The amounts of adenine and thymine found in
DNA are equal.
DNA molecules are made up of a double helix
containing two strands.
Weak hydrogen bonds hold the DNA molecule
together.
DNA is found in all living organisms.
DNA stands for deoxyribonucleic acid.
DNA us referrd to as the blueprint of life
because it contains all the information in a living
organism.

Review 72
Additional Notes STAAR-EOC

I need to remember

Protein Synthesis:
RNA stands for ribonucleic acid.
RNA is single stranded.
RNA molecules contain four nucleotide bases:
adenine, guanine, cytosine and uracil (replaces
thymine)
Transcription is the process of creating an mRNA
molecule and this takes place inside the nucleus.
Translation is the process of decoding mRNA
using tRNA triplets/codons. These codons carry a
specific amino acid they connect and create a
protein.
Changes in the Genetic Code:
Mutations are changes in DNA that can be
inherited.
Certain codons are responsible for starting the
production of a protein, and other codons stop
the process.
Mutations occur when bases are added or deleted
and when segments of DNA are missing.
Not all mutations are harmful some are very
beneficial.
Genetic Variations (I need to be able to):
Analyze and make inferences about dominant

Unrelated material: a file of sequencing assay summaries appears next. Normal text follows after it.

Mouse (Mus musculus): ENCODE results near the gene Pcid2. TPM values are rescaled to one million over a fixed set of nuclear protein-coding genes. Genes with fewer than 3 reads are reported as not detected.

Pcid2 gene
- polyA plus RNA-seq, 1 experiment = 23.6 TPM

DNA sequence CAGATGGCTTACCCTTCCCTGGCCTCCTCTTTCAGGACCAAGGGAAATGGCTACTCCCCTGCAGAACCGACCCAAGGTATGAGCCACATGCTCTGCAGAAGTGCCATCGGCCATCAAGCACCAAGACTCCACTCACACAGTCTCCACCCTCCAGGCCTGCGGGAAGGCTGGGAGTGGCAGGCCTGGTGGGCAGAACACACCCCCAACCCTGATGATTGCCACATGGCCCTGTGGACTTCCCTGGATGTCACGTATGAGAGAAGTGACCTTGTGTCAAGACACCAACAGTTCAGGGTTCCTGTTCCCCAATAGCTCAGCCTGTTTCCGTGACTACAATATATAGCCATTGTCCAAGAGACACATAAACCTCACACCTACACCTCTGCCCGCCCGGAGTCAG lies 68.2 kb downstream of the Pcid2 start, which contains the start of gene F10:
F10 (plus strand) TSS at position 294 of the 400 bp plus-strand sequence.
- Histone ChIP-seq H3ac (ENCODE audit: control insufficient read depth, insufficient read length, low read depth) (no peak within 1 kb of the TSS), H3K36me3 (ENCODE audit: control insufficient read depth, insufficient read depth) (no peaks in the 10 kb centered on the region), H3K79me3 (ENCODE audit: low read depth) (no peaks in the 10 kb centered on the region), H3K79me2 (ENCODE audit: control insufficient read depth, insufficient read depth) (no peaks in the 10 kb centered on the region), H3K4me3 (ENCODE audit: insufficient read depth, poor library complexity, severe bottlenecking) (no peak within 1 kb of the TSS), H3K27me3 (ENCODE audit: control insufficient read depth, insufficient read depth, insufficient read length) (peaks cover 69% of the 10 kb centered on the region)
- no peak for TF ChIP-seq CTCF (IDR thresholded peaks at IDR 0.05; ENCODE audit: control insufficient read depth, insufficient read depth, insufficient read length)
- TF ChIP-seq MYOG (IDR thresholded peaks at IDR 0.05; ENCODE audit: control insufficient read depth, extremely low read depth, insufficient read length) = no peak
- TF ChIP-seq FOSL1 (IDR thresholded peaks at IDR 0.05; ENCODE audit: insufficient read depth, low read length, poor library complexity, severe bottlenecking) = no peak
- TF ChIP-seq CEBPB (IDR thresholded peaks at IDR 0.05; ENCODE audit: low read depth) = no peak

and recessive traits.
Interpret and make predictions about genotypes
and phenotypes.
Determine and interpret phenotypic ratios.
Understand the difference between Mendelian
and non-Mendelian traits.
Use Punnett squares and other models to predict
the results of genetic crosses involving X-linked
traits.
Interpret results and make predictions from
monohybrid and dihybrid crosses.
Evaluate the limitations of biological models.

Review 73
Additional Notes STAAR-EOC

I need to remember

Evidence of Ancestry (Evolution):


DNA sequences are used to determine how
closely related organisms are to one another.
Examining fossil remains enables scientists to
understand how modern organisms developed
over time.
Natural Selection:
No organism or population of organisms is
perfectly adapted to its ecosystem.
Natural selection does not produce perfection in
the organisms that are adapted to an ecosystem.
Adaptations are due to genes that are heritable.
Natural selection occurs as the result of three
conditions: variations in characteristics in a
population, heritable traits, and differences in
fitness among organisms within a species.
Survival of the fittest does not refer to how